An odd story from Malaysia

NOVEMBER 19, 2007

An odd story from Malaysia

There is word from Malaysia that the government there may be on the verge of announcing its support for Fairuz Fauzy to get him into Formula 1. Fauzy does not have the money to make more progress up the racing ladder and his results are not going to help him as most F1 team bosses tend not to look too closely at 25-year-olds who finish 11th in the Renault World Series. The Malaysian says he has offers are on the table to race with Williams - which seems decidedly far-fetched - but he does have a deal to be the Force India test driver, at least until the end of the year.

The only way we can see Fauzy getting a drive in F1 is if the Malaysian government decides that it is going to buy the Super Aguri F1 team as the competition for pay-drives is now quite daunting, even at government level. It is rumoured that Spain's Roldan Rodriguez has $17m to spend next year - and he is having trouble finding a ride.

There is known to be some interest in Super Aguri from Asian parties but at the moment there is no official word on who that might involve.

The Malaysians were among the first to embrace F1, opening the Sepang International Circuit in 1999. Since then others in the Middle East and Asia have followed and competition to create a motorsport hub in the region is growing. Malaysia recently announced that it had extended its F1 contract until 2015 and intends to invest more to upgrade Sepang to include an automotive-related theme park with bike and kart tracks.

The next step beyond that would be the ownership of an F1 team, an important element in creating interest in the sport in any country. One can speculate - but it is no more than that - that this might be related to the recently announced idea that Proton, Malaysia's state-controlled automobile manufacturer is to build a car for the Islamic world. This would feature such ideas as fitting a compass to indicate the direction towards Mecca and separate special compartments to house the Koran and headscarves.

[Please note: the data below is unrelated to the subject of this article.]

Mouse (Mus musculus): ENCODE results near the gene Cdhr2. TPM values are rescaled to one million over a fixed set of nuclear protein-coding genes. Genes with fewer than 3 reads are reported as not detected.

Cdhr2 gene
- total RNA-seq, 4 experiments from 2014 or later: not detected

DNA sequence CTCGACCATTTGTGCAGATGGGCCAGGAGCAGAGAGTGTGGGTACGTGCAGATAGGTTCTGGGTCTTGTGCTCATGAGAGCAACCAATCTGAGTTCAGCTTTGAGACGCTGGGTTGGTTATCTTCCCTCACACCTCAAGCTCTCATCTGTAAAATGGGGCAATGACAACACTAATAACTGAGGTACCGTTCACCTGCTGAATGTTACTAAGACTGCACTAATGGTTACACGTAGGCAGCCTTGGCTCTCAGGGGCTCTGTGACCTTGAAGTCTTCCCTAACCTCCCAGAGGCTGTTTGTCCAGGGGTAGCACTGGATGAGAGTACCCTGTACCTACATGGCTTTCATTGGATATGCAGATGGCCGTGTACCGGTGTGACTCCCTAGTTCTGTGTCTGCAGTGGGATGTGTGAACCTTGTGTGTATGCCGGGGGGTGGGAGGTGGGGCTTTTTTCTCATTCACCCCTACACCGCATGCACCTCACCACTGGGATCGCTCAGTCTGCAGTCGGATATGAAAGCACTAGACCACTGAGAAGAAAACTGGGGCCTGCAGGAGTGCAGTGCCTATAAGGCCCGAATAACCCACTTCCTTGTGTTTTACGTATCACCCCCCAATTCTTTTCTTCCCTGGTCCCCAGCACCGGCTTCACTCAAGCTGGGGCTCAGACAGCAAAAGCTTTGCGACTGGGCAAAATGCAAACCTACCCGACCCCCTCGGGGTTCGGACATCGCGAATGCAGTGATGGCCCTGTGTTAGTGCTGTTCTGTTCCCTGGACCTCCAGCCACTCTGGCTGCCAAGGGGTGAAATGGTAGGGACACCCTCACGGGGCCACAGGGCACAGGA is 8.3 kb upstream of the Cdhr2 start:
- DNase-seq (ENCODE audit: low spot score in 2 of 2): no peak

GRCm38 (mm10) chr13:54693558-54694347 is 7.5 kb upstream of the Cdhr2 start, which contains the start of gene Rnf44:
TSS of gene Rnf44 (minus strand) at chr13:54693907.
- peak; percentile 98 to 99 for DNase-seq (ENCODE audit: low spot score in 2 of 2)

Proton - which has owned the Lotus Group since 1996 - has been in talks about a strategic alliance with Volkswagen for several years opening the way for Proton to gain technology and VW to use excess capacity at the Tanjung Malim plant.

It is worth noting that the Malaysian government-owned oil company Petronas has a sponsorship deal with BMW Sauber which lasts until the end of 2009.

Proton was once controlled by Petronas but today the oil company owns only seven percent of the business. The major shareholder now is Khazanah Nasional, the investment holding company of the Malaysian government, which is empowered to make strategic investments which would contribute towards nation building.

Proton and Petronas have worked together on a number of projects, notably with engines designed by Sauber Petronas Engineering for Proton road cars and with a three-year racing programme in the British Touring Car Championship with Team Petronas Syntium Proton.

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